An ample body of evidence from studies among different human populations has revealed that serum or plasma LEP levels correlate with CAD, suggesting that LEP/LEPR might be involved in CAD pathogenesis, and LEP/LEPR gene polymorphisms may influence the risk of CAD7,8. Studies to date of relationships between LEP/LEPR gene polymorphisms and CAD have produced varying results. Roszkowska-Gancarz9 reported that polymorphisms at LEP rs7799039 and LEPR rs1137100 were associated with risk of myocardial infarction, a type of CAD, in a Polish population. Similarly, A alleles at LEP rs7799039 and LEPR rs1137100 have been proposed to be risk factors for cardiovascular disease in Chinese populations10,11. However, a meta analysis12 did not find any association between the rs1137100 polymorphism and CAD. Results from Spain and Southern China did not show a significant association between LEP rs2167270 SNP and CAD13,14. In addition, research on LEPR rs6588147 has mainly focused on the correlation between its polymorphism and the risk of cancer. Any association between rs6588147 SNPs and CAD has rarely been reported.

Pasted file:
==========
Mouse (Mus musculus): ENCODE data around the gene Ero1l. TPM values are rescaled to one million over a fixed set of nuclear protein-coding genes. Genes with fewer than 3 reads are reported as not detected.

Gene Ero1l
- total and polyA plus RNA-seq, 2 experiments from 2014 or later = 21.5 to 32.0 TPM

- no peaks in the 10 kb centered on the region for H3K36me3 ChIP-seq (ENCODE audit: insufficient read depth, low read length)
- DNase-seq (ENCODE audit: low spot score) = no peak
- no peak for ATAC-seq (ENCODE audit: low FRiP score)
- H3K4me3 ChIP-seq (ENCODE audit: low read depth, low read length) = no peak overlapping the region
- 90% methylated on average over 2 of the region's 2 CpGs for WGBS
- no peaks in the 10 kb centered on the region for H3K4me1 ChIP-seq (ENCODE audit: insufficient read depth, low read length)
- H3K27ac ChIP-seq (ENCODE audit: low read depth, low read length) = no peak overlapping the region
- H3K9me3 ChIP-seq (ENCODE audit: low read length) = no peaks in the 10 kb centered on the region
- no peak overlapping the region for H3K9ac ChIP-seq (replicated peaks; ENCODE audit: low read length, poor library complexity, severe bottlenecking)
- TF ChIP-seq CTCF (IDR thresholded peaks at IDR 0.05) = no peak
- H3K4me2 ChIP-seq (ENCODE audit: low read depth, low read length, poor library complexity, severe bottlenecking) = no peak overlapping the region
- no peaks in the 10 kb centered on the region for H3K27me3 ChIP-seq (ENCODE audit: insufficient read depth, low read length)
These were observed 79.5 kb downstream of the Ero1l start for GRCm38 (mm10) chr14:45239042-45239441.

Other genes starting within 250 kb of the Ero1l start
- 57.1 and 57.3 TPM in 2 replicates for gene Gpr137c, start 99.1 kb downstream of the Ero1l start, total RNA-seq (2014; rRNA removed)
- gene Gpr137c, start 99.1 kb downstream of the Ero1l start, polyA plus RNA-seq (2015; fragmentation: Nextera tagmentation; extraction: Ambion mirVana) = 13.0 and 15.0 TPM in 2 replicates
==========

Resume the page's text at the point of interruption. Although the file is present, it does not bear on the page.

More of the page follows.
Given the inconsistency of results from studies among different races, this study aims to evaluate four SNPs (rs2167270 (G>A), rs7799039 (A>G), rs6588147 (G>A), and rs1137100 (G>A)) in the LEP and LEPR genes in patients with CAD in a North Chinese population to provide a frame of reference for related evaluations.